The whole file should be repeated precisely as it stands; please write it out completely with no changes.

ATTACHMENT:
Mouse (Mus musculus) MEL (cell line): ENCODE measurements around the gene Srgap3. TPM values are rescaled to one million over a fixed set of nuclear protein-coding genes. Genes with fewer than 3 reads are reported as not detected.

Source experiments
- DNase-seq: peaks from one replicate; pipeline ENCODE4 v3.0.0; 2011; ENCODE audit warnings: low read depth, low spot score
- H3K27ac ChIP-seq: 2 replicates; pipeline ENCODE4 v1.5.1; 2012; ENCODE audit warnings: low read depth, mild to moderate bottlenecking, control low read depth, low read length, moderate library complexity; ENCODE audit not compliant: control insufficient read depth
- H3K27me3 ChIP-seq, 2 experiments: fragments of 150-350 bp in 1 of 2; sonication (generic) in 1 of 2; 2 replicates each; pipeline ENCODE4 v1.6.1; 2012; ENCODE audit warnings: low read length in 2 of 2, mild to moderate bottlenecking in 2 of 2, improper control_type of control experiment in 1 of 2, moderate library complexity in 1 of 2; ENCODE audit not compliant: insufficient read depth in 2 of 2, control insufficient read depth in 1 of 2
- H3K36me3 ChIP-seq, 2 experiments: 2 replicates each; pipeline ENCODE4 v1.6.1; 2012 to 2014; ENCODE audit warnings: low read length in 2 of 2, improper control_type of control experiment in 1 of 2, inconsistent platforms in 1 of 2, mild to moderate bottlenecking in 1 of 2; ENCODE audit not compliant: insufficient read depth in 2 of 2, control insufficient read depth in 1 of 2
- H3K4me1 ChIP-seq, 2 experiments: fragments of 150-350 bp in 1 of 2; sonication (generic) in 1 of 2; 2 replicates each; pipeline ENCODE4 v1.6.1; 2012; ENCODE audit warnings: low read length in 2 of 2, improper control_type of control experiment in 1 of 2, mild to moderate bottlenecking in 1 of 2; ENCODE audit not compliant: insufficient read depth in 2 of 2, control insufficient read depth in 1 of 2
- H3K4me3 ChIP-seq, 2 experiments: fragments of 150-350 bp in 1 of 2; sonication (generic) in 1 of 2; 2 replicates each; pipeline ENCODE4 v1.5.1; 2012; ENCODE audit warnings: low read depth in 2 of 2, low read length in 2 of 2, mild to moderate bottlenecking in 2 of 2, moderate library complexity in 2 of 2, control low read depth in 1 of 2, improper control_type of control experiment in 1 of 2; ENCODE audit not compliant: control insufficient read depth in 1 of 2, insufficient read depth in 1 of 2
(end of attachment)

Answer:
Mouse (Mus musculus) MEL (cell line): ENCODE measurements around the gene Srgap3. TPM values are rescaled to one million over a fixed set of nuclear protein-coding genes. Genes with fewer than 3 reads are reported as not detected.

Source experiments
- DNase-seq: peaks from one replicate; pipeline ENCODE4 v3.0.0; 2011; ENCODE audit warnings: low read depth, low spot score
- H3K27ac ChIP-seq: 2 replicates; pipeline ENCODE4 v1.5.1; 2012; ENCODE audit warnings: low read depth, mild to moderate bottlenecking, control low read depth, low read length, moderate library complexity; ENCODE audit not compliant: control insufficient read depth
- H3K27me3 ChIP-seq, 2 experiments: fragments of 150-350 bp in 1 of 2; sonication (generic) in 1 of 2; 2 replicates each; pipeline ENCODE4 v1.6.1; 2012; ENCODE audit warnings: low read length in 2 of 2, mild to moderate bottlenecking in 2 of 2, improper control_type of control experiment in 1 of 2, moderate library complexity in 1 of 2; ENCODE audit not compliant: insufficient read depth in 2 of 2, control insufficient read depth in 1 of 2
- H3K36me3 ChIP-seq, 2 experiments: 2 replicates each; pipeline ENCODE4 v1.6.1; 2012 to 2014; ENCODE audit warnings: low read length in 2 of 2, improper control_type of control experiment in 1 of 2, inconsistent platforms in 1 of 2, mild to moderate bottlenecking in 1 of 2; ENCODE audit not compliant: insufficient read depth in 2 of 2, control insufficient read depth in 1 of 2
- H3K4me1 ChIP-seq, 2 experiments: fragments of 150-350 bp in 1 of 2; sonication (generic) in 1 of 2; 2 replicates each; pipeline ENCODE4 v1.6.1; 2012; ENCODE audit warnings: low read length in 2 of 2, improper control_type of control experiment in 1 of 2, mild to moderate bottlenecking in 1 of 2; ENCODE audit not compliant: insufficient read depth in 2 of 2, control insufficient read depth in 1 of 2
- H3K4me3 ChIP-seq, 2 experiments: fragments of 150-350 bp in 1 of 2; sonication (generic) in 1 of 2; 2 replicates each; pipeline ENCODE4 v1.5.1; 2012; ENCODE audit warnings: low read depth in 2 of 2, low read length in 2 of 2, mild to moderate bottlenecking in 2 of 2, moderate library complexity in 2 of 2, control low read depth in 1 of 2, improper control_type of control experiment in 1 of 2; ENCODE audit not compliant: control insufficient read depth in 1 of 2, insufficient read depth in 1 of 2